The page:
This practice may feel a little more advanced, but it’s a wonderful way to calm a racing mind.

  • Sit comfortably with your back straight.
  • Close your right nostril with your thumb.
  • Inhale slowly through your left nostril.
  • Hold your breath for a second, then close your left nostril with your ring finger.
  • Exhale slowly through your right nostril.
  • Inhale through your right nostril, then close it with your thumb.
  • Exhale through your left nostril.
  • Repeat this cycle for several minutes, alternating nostril inhalations and exhalations.

  1. 4-7-8 Breathing:

This simple technique is a favorite among therapists and anxiety sufferers alike. Here’s how to do it:

  • Find a comfortable seated position.
  • Close your eyes and gently exhale all the air from your lungs.
  • Inhale slowly through your nose for a count of four.
  • Hold your breath for a count of seven.
  • Exhale completely through your mouth for a count of eight, making a whooshing sound.
  • Repeat this cycle for 3-5 minutes.

Bonus Tip: Focus on the Sensation

During any of these exercises, pay close attention to the physical sensations of your breath. Feel the coolness of air entering your nostrils and the warmth of it leaving. This focused awareness helps distract you from the anxious thoughts fueling the panic attack.

Making Breathing Exercises a Habit: Preventing Panic Attacks

While these exercises are powerful tools in the moment, incorporating them into your daily routine can significantly reduce the frequency and intensity of panic attacks.

  • Practice daily: Dedicate 5-10 minutes each day to practicing your chosen breathing exercise. This daily dose of calm can build resilience against future anxiety.
  • Mindfulness meditation: Combine your breathing exercises with mindfulness meditation to cultivate a sense of inner peace and awareness. Techniques like focusing on the breath or a mantra can help quiet racing thoughts and anxiety.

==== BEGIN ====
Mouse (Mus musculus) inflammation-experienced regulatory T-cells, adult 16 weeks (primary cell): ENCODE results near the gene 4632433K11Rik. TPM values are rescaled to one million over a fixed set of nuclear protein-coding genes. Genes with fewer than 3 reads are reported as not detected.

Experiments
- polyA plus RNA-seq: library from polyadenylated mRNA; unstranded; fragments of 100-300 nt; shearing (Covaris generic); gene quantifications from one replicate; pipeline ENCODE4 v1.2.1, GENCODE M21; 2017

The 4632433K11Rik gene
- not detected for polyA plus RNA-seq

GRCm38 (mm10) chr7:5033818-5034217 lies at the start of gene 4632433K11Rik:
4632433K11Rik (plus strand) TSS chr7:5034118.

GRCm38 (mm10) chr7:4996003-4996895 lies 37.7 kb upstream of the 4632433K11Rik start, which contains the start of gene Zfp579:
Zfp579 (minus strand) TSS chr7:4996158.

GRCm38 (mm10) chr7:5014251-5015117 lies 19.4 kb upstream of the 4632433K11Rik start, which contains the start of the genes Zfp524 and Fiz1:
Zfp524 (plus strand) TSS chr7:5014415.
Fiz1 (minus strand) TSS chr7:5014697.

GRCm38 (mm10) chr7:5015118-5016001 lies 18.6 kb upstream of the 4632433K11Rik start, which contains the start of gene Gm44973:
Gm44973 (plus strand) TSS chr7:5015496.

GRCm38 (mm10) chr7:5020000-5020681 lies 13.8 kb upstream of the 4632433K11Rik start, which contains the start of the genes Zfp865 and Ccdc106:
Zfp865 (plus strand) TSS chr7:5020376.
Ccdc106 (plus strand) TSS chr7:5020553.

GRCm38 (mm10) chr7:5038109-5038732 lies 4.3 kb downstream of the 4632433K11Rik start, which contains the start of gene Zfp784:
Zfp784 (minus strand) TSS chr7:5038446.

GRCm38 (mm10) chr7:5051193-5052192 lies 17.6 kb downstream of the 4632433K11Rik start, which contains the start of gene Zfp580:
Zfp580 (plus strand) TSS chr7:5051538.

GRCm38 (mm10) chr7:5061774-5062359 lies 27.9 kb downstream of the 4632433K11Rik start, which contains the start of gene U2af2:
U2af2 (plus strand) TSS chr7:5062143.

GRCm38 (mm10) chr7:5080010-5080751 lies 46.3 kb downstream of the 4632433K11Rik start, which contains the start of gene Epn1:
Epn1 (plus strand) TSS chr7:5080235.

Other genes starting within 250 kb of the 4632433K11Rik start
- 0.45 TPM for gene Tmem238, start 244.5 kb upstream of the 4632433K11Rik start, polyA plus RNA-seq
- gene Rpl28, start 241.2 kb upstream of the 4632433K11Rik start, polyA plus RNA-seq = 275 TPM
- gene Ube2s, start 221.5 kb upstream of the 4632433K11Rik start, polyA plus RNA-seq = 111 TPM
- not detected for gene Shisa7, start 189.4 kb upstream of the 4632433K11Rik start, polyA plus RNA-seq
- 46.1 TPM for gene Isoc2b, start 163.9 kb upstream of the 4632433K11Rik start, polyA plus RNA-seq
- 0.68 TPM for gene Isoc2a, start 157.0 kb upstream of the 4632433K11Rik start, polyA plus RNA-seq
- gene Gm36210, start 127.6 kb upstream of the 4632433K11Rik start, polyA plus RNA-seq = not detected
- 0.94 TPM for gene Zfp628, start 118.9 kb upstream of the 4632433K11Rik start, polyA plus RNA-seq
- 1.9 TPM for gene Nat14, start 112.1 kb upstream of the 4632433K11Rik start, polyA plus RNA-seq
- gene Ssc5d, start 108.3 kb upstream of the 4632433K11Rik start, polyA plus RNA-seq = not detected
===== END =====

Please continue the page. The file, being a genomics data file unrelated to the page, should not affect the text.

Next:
• Yoga and Tai Chi: These mind-body practices incorporate controlled breathing with gentle movements, promoting relaxation and stress reduction.

Remember: Consistency is key. By regularly incorporating these practices into your life, you’ll not only be prepared to manage panic attacks in the moment, but you’ll also be actively building your resilience against future anxiety.

When to Seek Professional Help

While breathing exercises are incredibly beneficial, they may not be a cure-all for everyone. If your panic attacks are severe, frequent, or significantly impacting your daily life, it’s crucial to seek professional help. A therapist can provide cognitive-behavioral therapy (CBT) to address the underlying causes of your anxiety and develop a personalized treatment plan.

Conclusion: Take Charge of Your Breath, Take Charge of Your Anxiety

Panic attacks can be frightening, but they don’t have to control your life. By learning and practicing these simple breathing exercises, you’ll equip yourself with a powerful tool to navigate anxious moments and cultivate a sense of calm. Remember, you’re not alone. With practice and support, you can take charge of your breath and ultimately, take charge of your anxiety.